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The Biggest Obstacles Right Now to Sentencing "Reform"

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From late spring through about the end of July, it was my sense that some kind of fairly significant sentencing "reform" bill was going to make more headway in this Congress than in the last, and conceivably could pass. More members of the majority party had expressed an openness to it than we had seen in the last Congress.

Probably the first sign of trouble was when the sentencing "reform" bill that had been promised before the August recess never showed up.  I expect that one (or several) will show up now, but their content and their prospects for passage seem diminished from what they had been just six weeks ago.

I think there are several reasons for this. 
1.  The national spike in murder and heroin overdose deaths.  That these things are happening, and with alarming frequency, is no longer disputed.  And both are happening as much as anywhere in our nation's capital, indeed within blocks of where Congress sits. With this as the state of play, it is going to be considerably harder to sell Congress on legislation that goes easier on crime and criminals.


2.  The massively ill-timed acknowledgement by some of the leaders and architects of the "reform" movement that they view the legislation now under consideration as but a tepid first step down the road to shorter sentences and earlier release for thousands of violent criminals.


I view this as at least three things:  Honesty (for saying it out loud); hubris (for a premature victory lap); and a devastating strategic blunder.  Reformers up to now had been doing a good job of portraying the need for lower sentences as a function of the cruel and senseless treatment handed out to some misguided teenager smoking a joint.  Now that they tell us, in effect  --  "Hey, forget the joint smoker, dummie.  This is about the people who mostly make up our prison population, to wit, violent criminals.  Were you really stupid enough to think we could make a real impact on the prison population without releasing those?"  --  they have shown us what this dispute is really about.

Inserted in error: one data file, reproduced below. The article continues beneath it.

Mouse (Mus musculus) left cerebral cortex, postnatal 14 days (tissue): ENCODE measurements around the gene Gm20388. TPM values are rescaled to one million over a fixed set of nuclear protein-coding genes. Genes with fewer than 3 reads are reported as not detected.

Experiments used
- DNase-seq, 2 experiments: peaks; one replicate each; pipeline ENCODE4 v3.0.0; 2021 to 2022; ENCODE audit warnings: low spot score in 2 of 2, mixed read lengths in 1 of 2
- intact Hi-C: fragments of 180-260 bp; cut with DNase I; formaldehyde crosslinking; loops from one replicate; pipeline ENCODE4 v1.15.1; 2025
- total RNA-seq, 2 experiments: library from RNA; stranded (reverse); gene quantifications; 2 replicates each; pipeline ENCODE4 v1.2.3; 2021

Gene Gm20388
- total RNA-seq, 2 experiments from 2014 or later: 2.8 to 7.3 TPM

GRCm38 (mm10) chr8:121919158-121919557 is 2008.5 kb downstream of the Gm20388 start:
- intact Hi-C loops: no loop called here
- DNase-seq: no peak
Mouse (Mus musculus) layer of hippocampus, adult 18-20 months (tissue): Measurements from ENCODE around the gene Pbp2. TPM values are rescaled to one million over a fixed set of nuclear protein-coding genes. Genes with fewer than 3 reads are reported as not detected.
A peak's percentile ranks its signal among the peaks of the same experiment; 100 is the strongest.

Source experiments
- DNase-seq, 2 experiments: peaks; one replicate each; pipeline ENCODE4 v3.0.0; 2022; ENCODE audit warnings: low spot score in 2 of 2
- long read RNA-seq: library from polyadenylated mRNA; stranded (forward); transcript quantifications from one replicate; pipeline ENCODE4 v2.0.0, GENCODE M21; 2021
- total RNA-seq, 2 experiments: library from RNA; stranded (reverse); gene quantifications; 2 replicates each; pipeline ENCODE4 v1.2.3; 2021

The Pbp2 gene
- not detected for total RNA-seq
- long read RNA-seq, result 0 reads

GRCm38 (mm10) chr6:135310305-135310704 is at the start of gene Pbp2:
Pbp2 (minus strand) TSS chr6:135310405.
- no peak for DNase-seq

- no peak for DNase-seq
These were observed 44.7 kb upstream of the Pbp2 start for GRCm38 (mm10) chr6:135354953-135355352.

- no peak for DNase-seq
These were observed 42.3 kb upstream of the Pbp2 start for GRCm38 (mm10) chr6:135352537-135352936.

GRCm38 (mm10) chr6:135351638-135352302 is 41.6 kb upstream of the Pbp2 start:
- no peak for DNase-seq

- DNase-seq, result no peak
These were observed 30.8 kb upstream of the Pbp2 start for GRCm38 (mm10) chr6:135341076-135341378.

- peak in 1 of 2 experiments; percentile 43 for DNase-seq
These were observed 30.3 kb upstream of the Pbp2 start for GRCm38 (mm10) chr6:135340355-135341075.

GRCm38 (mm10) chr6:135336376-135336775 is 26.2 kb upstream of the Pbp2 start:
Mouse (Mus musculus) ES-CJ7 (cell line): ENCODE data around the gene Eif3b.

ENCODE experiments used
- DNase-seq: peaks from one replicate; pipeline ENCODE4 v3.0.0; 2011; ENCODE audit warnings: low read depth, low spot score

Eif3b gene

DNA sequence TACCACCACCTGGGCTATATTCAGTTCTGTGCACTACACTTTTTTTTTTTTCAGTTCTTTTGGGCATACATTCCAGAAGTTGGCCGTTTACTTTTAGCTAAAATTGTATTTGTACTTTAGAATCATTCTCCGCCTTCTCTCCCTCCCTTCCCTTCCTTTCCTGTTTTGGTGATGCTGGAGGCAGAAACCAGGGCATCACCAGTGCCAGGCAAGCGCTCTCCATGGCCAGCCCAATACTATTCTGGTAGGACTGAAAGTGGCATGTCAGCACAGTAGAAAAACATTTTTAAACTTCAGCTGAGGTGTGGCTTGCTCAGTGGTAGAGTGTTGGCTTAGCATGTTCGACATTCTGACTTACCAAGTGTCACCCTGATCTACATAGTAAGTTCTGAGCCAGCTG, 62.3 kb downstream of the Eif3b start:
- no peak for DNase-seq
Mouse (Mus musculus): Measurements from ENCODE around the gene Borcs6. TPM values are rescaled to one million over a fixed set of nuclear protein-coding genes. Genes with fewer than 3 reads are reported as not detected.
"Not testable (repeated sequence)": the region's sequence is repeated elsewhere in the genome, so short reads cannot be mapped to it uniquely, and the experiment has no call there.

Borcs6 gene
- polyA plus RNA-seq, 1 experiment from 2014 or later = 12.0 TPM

3.  The blowback from the war on the police.  For the first part of the year, it seemed that I was seeing a bodycam tape every other day of a cop over-reacting, or much worse, in a citizen encounter.  For the last few weeks, it seems to me that I'm seeing the story of a cop gunned down in cold blood, at the same time that there are marches for "Pigs in a blanket, fry 'em like bacon."


Sentencing "reform" is part of a broader context in which the question, although almost never put this way, is this: Are we going to lose our nerve?  Are we going to go back, not just to the spiraling crime, but to the ways of thinking about crime, that created the spiral in the Sixties and Seventies? Are we going to go back to thinking that normal, law-abiding citizens are the problem (because of their supposed callousness and indifference), or will we continue to understand that criminals are the problem?


This question tends to get crystallized in our attitudes toward the police.  When we see them abusing citizens, that tends to make us doubt authority (which of course the police represent).  When we see them getting shot down by thugs, that tends to make us remember the reasons authority is needed and has to be backed up.

And no, I am not saying that the war on the police and the push for sentencing reform are the same thing.  I am saying that the social attitudes towards one will tend to influence the direction and strength of the social attitudes toward the other.  Just now, and rightly in my view, we are getting reminded of why we need the moral confidence in which our present federal sentencing system takes root.


4.  The realization on behalf of our senators and congressman that there is little to no public support for going easier on felons, most especially those dealing in hard drugs, like heroin, and the violence so frequently associated with drug dealing.

I, for one, am glad the August recess gave our legislators time to go back home and take the temperature of their constituents about whether going easier on convicted traffickers is really what they want.


5.  The growing realization by some pro-business and libertarian-leaning Republicans that their throwing in with the liberal Democrats and the Al Sharpton view of criminal justice is mistaken, not just as a matter of policy, but as a matter of strategy. 
 

The Republican backers of sentencing "reform" had been hoping to get, as part of the package, strong action to scale back overcriminaliztion and overfederalization (an aim I largely support).  The problem is that the liberals want more of the regulatory state, not less, and want more rigid enforcement  --  including enforcement with criminal sanctions  --  not less.  I sense that the pro-business and libertarian-leaning Republicans are starting to understand this unfortunate reality.  As they do, the needed support, and the needed votes, for sentencing "reform" will start to peel away.  

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